A great big THANK you to all of you that make Jenkins (the software) AND the community possible!


Hello Ioannis,

I appreciate your valuable testimony and the insights you’ve shared regarding your Jenkins journey. It’s always interesting to hear from users like you who have faced and overcome complex migration challenges.

Your perspective on the continuous learning and contributions Jenkins has brought to your field of life and data science is truly commendable. It’s a testament to the enduring value of this platform.

I want to extend a sincere “Thank you” for taking the time to share your experiences. Your input is valuable and contributes to the Jenkins community’s growth.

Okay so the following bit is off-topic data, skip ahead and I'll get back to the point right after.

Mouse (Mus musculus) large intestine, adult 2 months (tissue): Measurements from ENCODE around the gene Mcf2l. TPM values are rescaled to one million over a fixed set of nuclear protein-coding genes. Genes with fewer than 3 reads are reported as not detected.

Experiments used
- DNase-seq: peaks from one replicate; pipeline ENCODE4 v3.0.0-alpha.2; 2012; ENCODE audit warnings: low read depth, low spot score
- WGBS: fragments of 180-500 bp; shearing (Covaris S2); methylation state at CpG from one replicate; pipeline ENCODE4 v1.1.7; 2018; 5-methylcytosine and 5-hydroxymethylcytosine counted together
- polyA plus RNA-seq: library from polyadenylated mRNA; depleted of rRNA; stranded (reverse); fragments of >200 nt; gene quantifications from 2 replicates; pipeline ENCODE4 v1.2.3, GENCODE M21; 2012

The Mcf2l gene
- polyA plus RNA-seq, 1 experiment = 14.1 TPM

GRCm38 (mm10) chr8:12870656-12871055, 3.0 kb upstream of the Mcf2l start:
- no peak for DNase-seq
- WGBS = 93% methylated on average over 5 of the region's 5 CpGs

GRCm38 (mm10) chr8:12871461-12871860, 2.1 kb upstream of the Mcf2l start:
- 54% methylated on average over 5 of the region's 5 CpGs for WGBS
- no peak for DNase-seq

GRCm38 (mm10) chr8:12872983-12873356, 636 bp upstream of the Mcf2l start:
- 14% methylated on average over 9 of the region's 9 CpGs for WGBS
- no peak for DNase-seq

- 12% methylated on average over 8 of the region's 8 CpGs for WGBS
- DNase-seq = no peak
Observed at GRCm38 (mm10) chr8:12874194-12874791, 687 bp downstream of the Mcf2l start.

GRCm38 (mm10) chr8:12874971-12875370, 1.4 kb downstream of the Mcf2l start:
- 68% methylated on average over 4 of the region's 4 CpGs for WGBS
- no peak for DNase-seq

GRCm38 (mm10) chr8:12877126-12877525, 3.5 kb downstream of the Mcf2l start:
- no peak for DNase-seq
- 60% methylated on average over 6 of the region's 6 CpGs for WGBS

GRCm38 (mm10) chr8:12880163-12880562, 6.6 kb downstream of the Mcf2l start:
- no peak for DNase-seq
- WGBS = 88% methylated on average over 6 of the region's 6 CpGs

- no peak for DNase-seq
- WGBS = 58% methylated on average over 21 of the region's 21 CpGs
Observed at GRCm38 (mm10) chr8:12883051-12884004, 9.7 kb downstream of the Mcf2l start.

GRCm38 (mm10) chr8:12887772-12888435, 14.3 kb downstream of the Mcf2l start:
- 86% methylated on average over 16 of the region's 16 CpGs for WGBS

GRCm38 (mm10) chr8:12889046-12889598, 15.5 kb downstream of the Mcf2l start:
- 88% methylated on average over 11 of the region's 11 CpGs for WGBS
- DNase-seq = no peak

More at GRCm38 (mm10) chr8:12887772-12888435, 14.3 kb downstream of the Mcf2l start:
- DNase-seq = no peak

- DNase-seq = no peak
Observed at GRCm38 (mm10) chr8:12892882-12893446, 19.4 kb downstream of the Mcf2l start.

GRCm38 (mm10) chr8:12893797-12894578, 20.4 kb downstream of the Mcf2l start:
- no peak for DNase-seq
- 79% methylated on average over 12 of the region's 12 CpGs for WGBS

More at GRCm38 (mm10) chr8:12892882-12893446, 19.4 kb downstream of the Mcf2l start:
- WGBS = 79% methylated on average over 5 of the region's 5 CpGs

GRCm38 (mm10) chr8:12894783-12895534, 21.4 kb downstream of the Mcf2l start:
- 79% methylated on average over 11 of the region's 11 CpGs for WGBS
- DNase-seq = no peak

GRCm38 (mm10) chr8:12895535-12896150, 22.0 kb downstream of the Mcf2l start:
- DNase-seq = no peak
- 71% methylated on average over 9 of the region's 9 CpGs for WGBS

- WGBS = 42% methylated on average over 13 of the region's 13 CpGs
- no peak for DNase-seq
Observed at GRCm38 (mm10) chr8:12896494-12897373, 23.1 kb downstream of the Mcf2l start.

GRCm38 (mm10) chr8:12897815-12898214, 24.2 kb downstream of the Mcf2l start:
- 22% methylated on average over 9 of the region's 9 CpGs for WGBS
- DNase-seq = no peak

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Excellent post @imoutsatsos!

I’m facing a similar challenge, and I run into a similar existential crisis, lol. Is it worth staying on Jenkins? It is, but following best practices during the refresh is critical to building a maintainable future platform for my team.

I would love to hear the detailed talk you gave or at least learn more details about your journey! I’m sure its something a lot of folks can relate to.

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Thank you @zspec!

I totally agree with you that adhering to best practices is important and eases the path for future maintenance and migration of Jenkins installations.